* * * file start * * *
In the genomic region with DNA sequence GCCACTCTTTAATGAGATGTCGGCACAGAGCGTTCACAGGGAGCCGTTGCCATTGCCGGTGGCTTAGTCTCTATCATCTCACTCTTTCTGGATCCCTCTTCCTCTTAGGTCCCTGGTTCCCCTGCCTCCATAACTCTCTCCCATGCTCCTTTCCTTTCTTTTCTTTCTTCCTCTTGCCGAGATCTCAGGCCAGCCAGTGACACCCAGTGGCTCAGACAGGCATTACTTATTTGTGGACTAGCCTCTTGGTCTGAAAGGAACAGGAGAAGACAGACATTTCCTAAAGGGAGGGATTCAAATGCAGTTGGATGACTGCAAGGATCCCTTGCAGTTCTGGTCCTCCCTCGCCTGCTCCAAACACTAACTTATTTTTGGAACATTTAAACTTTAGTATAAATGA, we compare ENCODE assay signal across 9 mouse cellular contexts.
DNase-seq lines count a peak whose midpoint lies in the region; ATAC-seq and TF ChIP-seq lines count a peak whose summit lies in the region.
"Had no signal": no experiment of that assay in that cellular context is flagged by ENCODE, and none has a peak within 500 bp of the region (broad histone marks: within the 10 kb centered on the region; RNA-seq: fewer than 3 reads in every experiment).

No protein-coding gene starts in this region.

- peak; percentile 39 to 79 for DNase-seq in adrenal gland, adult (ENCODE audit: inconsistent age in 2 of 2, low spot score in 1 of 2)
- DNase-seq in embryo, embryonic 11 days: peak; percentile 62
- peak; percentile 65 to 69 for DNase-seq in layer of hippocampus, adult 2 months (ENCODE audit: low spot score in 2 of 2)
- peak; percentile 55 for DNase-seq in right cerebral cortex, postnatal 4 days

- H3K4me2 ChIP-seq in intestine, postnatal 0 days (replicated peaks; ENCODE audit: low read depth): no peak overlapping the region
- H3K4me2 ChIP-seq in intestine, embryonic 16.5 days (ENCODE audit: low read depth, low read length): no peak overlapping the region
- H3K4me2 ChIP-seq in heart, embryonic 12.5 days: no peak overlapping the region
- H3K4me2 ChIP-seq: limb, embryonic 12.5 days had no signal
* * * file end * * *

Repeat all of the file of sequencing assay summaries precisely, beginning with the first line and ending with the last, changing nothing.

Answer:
In the genomic region with DNA sequence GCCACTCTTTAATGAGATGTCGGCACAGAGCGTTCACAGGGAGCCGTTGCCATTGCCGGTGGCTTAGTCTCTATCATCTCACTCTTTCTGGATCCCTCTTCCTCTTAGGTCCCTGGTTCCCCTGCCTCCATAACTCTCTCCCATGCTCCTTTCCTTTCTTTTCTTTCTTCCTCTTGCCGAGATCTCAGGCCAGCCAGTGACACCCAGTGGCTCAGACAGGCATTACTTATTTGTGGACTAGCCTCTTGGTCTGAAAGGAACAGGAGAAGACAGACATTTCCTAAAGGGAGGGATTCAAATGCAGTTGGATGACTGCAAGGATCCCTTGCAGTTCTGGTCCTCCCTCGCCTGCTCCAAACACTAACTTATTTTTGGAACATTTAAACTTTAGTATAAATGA, we compare ENCODE assay signal across 9 mouse cellular contexts.
DNase-seq lines count a peak whose midpoint lies in the region; ATAC-seq and TF ChIP-seq lines count a peak whose summit lies in the region.
"Had no signal": no experiment of that assay in that cellular context is flagged by ENCODE, and none has a peak within 500 bp of the region (broad histone marks: within the 10 kb centered on the region; RNA-seq: fewer than 3 reads in every experiment).

No protein-coding gene starts in this region.

- peak; percentile 39 to 79 for DNase-seq in adrenal gland, adult (ENCODE audit: inconsistent age in 2 of 2, low spot score in 1 of 2)
- DNase-seq in embryo, embryonic 11 days: peak; percentile 62
- peak; percentile 65 to 69 for DNase-seq in layer of hippocampus, adult 2 months (ENCODE audit: low spot score in 2 of 2)
- peak; percentile 55 for DNase-seq in right cerebral cortex, postnatal 4 days

- H3K4me2 ChIP-seq in intestine, postnatal 0 days (replicated peaks; ENCODE audit: low read depth): no peak overlapping the region
- H3K4me2 ChIP-seq in intestine, embryonic 16.5 days (ENCODE audit: low read depth, low read length): no peak overlapping the region
- H3K4me2 ChIP-seq in heart, embryonic 12.5 days: no peak overlapping the region
- H3K4me2 ChIP-seq: limb, embryonic 12.5 days had no signal